Kwagu’l artist David Neel, who comes from a long line of Northwest Native artists, distills generations of grief into a single moment with his silkscreen Trial of Tears. The central figure is Native elder Mary Johnson, pictured in 1991 as she learned that the Supreme Court of British Columbia dismissed the Gitksan and Wet’suet’en nations’ legal claim to their ancestral lands. After decades of disputes with British Columbia, the Gitksan and Wet’suet’en first filed a joint suit for land title (i.e. ownership) in 1984, hoping to protect their homelands from logging and receive compensation for their loss. The trial began in 1987 and lasted three years; it was labor-intensive, financially draining, and culminated in this artwork’s heartbreaking scene.
The images framing Johnson’s face are rich in Indigenous symbolism, which Neel describes on his studio website: two Trees of Life represent the contested land and its resources, while four white ravens symbolize the Canadian legal system as the ever-changing trickster. The shield-shaped coppers traditionally stand for wealth, and a chief may “break a copper” during a dispute, so four of the coppers in this composition are broken to represent the prolonged legal battle. Neel’s choice of this border around Mary Johnson’s photographic likeness is powerful. He shows one moment of despair on March 8, 1991, but the symbols make it eternal, stretching back to the beginning of Indigenous relations with colonizers and into the future of governmental power.
While this work justifiably evokes a never-ending cycle of loss, relations between Indigenous people and settler-colonial governments in North America are still evolving. The Gitksan and Wet’suet’en repeatedly appealed their case, and although the Court of Appeal of British Columbia supported the 1991 decision, the Supreme Court of Canada ruled in 1997 that the government could not extinguish First Nations’ rights to their ancestral territories. This ruling set legal criteria Indigenous nations can use to claim land title, which clarified the path forward for other First Nations’ claims, including the Tsilhqot’in people’s successful case in 2014. (It also affirmed oral histories as valid legal testimony, a small step towards dismantling white supremacy culture in the legal system.) However, treaty negotiations between the Gitksan and Wet’suet’en and British Columbia are still ongoing, and the Gitksan have yet to benefit from the ruling.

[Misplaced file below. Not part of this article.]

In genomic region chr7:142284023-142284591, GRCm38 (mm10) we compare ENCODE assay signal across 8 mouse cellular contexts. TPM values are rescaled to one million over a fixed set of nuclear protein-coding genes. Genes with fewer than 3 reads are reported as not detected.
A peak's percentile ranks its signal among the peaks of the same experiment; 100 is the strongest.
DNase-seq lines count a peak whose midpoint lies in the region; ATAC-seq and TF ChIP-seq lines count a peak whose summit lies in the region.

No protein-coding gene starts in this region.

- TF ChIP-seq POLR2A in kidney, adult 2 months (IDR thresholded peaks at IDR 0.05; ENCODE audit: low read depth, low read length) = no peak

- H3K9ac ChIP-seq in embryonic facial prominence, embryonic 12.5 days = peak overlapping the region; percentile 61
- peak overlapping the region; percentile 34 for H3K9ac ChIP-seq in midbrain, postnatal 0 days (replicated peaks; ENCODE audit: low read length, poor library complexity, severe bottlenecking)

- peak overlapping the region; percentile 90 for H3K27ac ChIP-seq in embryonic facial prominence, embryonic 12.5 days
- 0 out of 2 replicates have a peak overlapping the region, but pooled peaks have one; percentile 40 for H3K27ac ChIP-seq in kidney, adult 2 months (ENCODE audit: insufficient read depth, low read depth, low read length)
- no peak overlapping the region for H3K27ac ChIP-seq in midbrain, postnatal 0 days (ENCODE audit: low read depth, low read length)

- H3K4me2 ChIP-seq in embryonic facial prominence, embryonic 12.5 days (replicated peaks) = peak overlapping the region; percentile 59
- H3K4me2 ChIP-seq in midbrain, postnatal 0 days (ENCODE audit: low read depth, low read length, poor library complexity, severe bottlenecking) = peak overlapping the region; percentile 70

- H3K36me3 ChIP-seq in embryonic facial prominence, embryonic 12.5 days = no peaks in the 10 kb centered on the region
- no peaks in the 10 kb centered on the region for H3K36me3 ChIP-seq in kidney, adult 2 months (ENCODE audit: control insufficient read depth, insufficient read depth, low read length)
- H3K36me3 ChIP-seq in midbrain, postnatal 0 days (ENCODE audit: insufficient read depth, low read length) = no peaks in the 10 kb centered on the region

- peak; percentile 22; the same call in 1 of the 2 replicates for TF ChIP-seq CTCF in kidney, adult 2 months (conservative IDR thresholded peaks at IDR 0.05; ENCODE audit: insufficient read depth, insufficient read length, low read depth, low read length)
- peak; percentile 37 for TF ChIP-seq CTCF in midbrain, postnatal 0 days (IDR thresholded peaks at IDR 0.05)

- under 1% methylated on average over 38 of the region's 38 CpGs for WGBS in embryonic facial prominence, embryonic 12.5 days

Recent headlines have shed light on a similarly complex situation here in the United States. On July 9, 2020, the United States Supreme Court ruled that the Muscogee (Creek) Reservation in Oklahoma did not cease to exist when Oklahoma became a state in 1907, as Oklahoma asserted, because Congress did not enact this. Following this decision’s logic, about half of Oklahoma is now recognized as treaty-promised reservation for five different tribes. The ruling granted Native jurisdiction, not ownership, over the land, but it nonetheless represents an all-too-rare case of the United States government honoring treaty agreements with a Native group. On the investigative podcast series This Land (which I recommend for a deep dive into the history that led to this Supreme Court ruling), Cherokee journalist Rebecca Nagle and Muscogee journalist Angel Ellis discuss what the decision means to them. Ellis’s voice shakes with emotion: “[Displacement] has been the standard all over the world for Indigenous people; it’s been ‘stomp, trod, move over’ and just railroading, and to finally have just a little bit of affirmation to go our way has made all the difference. In the way you carry yourself, you know?”
Like much of the history of North American settler-colonialism, Neel’s Trial of Tears is difficult, but absolutely crucial, to confront. The exhibition featuring this work, YOU ARE ON INDIGENOUS LAND: Places/Displaces, provides an opportunity to keep learning about Indigenous land justice. It will be on view when SAM reopens.
– Linnea Hodge, Curatorial Coordinator